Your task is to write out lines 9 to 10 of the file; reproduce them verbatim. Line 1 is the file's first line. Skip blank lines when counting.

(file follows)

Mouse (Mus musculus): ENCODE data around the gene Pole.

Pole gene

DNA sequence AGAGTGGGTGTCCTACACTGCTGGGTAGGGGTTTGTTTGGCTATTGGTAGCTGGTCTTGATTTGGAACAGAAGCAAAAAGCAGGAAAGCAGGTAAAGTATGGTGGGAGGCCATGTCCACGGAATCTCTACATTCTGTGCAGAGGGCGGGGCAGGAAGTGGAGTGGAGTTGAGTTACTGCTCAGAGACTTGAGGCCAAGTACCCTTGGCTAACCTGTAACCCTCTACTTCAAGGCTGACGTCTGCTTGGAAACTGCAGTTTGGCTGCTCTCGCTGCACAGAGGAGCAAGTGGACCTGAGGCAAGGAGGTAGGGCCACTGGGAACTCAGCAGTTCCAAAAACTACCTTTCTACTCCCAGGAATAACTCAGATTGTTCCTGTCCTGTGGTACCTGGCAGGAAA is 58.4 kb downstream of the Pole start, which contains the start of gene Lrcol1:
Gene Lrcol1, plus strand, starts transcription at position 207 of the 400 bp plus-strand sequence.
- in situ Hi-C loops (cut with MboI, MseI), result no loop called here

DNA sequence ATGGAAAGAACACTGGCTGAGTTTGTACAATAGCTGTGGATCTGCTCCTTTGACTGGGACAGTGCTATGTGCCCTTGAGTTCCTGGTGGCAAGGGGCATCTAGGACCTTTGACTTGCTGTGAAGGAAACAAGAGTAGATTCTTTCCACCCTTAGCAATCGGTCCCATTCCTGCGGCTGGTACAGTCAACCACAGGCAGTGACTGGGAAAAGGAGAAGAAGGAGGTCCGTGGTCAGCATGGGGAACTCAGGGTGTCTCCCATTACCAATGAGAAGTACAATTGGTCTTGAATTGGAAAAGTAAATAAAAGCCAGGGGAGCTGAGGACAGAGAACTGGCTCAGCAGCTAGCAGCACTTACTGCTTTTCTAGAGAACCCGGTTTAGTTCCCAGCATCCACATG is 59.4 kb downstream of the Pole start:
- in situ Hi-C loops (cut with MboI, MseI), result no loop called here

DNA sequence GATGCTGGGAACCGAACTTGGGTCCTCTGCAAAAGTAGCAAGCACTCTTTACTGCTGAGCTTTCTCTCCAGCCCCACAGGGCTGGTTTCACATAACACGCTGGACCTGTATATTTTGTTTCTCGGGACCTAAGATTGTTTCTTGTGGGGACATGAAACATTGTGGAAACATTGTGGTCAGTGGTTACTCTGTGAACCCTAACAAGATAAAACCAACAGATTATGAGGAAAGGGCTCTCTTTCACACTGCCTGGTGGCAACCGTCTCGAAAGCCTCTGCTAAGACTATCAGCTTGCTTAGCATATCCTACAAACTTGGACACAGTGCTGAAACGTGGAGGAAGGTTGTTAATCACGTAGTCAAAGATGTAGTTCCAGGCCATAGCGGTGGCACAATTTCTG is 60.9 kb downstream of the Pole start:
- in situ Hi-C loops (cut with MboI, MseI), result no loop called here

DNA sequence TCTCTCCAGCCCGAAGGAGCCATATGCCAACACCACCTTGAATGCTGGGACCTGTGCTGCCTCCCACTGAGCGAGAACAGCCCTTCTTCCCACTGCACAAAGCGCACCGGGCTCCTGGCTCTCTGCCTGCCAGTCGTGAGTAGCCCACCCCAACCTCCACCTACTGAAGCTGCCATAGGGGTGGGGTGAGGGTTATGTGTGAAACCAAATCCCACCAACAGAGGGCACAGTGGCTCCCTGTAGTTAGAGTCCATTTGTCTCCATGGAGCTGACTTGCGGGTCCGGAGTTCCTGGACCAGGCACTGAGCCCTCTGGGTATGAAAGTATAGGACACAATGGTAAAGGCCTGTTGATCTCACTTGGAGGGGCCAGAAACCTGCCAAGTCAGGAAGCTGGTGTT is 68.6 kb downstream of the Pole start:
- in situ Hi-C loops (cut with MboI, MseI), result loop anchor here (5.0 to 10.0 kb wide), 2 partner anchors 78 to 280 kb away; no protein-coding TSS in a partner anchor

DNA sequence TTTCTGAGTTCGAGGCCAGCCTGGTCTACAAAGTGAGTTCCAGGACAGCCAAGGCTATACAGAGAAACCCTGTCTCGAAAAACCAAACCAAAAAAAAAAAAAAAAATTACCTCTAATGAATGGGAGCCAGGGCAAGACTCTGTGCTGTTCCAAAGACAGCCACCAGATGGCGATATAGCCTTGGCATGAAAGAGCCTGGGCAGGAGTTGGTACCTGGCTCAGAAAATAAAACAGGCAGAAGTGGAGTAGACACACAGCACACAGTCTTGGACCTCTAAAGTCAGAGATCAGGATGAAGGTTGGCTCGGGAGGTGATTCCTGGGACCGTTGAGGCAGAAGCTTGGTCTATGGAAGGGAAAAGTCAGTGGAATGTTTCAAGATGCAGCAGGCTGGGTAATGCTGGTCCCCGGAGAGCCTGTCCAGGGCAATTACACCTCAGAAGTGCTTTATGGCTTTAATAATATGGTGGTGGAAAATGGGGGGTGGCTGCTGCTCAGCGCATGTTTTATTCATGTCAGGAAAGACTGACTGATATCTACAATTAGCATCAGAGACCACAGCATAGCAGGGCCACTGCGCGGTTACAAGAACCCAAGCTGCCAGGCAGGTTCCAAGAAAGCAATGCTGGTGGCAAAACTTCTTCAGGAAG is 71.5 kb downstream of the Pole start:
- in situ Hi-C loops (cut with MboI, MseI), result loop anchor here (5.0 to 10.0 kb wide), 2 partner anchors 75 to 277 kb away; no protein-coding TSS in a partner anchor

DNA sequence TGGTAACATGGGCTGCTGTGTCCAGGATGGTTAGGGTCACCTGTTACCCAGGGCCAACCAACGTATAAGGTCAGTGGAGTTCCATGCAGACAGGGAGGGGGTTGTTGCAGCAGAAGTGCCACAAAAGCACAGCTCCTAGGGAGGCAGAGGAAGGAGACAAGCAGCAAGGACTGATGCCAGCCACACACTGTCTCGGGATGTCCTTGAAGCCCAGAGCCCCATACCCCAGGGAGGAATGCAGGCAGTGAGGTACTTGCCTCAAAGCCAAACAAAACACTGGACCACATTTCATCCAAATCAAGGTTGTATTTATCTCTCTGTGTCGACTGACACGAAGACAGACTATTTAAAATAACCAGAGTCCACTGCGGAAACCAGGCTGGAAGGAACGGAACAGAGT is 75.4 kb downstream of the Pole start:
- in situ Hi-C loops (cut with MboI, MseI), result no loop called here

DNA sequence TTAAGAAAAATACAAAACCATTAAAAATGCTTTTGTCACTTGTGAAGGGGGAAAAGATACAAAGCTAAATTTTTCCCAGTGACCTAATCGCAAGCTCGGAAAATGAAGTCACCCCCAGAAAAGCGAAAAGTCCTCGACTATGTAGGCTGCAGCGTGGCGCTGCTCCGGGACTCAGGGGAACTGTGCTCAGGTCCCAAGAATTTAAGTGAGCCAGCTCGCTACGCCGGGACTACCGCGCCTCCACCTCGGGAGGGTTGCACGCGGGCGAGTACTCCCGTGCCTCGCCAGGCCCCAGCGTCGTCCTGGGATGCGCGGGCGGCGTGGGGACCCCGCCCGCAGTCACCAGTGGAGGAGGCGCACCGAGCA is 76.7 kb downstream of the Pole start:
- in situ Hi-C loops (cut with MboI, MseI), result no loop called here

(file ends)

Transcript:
- in situ Hi-C loops (cut with MboI, MseI), result no loop called here

DNA sequence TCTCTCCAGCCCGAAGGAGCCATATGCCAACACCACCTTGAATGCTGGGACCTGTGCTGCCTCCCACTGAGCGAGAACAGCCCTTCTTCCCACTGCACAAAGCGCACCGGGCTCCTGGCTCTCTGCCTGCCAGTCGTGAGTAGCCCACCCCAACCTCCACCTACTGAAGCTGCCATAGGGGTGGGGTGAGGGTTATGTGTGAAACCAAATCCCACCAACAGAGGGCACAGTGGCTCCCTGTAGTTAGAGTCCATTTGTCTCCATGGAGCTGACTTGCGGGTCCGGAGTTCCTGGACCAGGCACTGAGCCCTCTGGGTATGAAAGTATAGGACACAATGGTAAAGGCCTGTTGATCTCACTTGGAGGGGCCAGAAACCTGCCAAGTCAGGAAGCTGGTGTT is 68.6 kb downstream of the Pole start: